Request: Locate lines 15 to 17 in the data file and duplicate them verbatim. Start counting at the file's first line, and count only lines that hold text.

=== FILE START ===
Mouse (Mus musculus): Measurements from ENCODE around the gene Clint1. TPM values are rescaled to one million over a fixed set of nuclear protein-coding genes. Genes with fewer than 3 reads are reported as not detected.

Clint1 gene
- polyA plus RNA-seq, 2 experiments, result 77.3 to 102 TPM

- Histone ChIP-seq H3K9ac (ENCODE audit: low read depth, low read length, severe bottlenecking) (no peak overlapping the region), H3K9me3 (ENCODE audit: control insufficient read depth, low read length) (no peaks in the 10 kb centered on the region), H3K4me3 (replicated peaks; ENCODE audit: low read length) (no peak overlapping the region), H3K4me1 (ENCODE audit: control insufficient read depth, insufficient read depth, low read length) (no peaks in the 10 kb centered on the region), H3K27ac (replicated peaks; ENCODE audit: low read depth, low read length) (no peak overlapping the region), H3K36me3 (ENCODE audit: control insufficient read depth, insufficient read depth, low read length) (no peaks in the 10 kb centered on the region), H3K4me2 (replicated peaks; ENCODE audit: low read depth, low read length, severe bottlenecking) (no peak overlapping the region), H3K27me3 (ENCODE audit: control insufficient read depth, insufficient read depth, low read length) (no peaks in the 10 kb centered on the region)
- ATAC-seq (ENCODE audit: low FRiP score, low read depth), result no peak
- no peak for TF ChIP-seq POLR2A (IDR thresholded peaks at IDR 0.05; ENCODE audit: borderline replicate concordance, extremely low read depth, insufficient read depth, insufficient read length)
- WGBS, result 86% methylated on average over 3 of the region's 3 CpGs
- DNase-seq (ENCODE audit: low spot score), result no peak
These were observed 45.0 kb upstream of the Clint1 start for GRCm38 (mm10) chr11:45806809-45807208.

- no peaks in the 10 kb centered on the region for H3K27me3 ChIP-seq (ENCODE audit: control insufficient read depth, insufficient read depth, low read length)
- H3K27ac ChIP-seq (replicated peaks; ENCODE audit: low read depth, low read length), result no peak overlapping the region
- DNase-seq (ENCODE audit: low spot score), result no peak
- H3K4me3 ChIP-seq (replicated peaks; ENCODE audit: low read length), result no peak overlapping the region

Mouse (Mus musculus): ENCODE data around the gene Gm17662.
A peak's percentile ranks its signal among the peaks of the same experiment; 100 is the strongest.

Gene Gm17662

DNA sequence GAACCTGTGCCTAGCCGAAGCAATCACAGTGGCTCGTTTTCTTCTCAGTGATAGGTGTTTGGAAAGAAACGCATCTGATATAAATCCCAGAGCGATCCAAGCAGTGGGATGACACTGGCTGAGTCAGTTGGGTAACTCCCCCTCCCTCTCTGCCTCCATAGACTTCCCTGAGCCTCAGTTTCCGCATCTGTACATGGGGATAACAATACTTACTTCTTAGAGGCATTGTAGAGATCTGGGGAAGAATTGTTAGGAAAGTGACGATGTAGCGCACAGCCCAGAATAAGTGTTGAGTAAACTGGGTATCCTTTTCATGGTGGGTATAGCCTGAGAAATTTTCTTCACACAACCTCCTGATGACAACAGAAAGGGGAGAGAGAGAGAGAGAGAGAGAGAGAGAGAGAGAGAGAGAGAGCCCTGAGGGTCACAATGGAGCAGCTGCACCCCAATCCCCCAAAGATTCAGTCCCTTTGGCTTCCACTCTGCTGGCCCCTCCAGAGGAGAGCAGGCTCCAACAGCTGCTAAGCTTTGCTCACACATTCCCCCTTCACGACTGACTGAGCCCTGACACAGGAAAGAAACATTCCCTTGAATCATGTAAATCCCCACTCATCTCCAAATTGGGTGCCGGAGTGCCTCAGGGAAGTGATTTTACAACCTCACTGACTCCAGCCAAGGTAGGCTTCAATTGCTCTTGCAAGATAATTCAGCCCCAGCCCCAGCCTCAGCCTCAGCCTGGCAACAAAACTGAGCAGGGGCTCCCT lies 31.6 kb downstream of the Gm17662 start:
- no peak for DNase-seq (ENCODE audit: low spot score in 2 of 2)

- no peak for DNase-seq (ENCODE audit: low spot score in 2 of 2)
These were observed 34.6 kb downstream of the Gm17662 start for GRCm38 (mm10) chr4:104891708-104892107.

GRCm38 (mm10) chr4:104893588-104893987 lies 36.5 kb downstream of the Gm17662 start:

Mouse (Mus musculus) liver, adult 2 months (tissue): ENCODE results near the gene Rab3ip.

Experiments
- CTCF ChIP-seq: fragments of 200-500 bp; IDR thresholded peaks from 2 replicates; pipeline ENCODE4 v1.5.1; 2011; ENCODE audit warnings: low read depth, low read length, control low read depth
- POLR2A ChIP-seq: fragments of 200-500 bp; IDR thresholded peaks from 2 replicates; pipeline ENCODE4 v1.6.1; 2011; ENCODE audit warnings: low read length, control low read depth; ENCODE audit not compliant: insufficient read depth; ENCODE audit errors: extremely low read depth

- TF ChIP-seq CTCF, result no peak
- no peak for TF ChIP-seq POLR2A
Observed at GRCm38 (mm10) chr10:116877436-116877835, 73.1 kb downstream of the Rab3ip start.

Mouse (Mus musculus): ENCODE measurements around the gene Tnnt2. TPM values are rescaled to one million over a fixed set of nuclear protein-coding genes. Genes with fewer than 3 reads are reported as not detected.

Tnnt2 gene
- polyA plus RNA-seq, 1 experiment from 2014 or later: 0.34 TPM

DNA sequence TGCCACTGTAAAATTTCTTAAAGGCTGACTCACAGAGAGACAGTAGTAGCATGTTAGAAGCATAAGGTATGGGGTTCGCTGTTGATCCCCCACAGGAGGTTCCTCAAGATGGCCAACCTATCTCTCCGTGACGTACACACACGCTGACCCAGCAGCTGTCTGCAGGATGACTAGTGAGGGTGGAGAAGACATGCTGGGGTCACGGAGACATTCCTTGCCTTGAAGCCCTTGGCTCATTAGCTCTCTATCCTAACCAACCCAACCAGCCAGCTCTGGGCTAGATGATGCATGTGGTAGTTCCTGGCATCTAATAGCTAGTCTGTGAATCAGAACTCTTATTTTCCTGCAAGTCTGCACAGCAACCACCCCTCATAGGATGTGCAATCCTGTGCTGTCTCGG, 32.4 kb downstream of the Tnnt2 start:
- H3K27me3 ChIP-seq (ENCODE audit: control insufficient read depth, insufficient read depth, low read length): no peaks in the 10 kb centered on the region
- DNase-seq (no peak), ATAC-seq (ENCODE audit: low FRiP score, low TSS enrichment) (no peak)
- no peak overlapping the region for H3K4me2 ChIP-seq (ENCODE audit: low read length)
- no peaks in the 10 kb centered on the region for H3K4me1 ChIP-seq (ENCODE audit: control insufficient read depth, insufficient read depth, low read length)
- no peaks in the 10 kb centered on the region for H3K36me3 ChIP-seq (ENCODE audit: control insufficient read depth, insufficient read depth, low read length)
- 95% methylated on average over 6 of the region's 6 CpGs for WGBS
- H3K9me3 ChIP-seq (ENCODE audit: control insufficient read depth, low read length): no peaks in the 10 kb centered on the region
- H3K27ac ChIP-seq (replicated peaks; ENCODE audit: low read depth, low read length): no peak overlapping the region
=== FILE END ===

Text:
A peak's percentile ranks its signal among the peaks of the same experiment; 100 is the strongest.

Gene Gm17662

DNA sequence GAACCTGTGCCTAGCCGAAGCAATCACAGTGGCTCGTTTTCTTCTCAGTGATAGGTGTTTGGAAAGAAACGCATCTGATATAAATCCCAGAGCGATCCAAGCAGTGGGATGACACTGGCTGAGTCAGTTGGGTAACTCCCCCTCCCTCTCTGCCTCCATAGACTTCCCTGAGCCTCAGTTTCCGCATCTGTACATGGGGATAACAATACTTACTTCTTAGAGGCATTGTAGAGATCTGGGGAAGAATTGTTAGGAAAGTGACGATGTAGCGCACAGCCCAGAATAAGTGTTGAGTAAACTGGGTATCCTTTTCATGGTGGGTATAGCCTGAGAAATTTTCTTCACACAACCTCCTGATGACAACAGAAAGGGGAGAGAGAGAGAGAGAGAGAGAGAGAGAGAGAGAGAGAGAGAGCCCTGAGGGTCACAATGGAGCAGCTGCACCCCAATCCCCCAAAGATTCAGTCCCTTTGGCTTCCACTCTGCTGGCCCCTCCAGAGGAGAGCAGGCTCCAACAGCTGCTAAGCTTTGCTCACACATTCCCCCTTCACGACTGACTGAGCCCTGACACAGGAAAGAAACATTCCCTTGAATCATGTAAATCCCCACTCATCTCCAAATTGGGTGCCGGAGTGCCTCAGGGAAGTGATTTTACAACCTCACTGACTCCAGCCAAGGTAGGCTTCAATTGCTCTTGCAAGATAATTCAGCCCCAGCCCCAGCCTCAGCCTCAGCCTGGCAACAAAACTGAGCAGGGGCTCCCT lies 31.6 kb downstream of the Gm17662 start: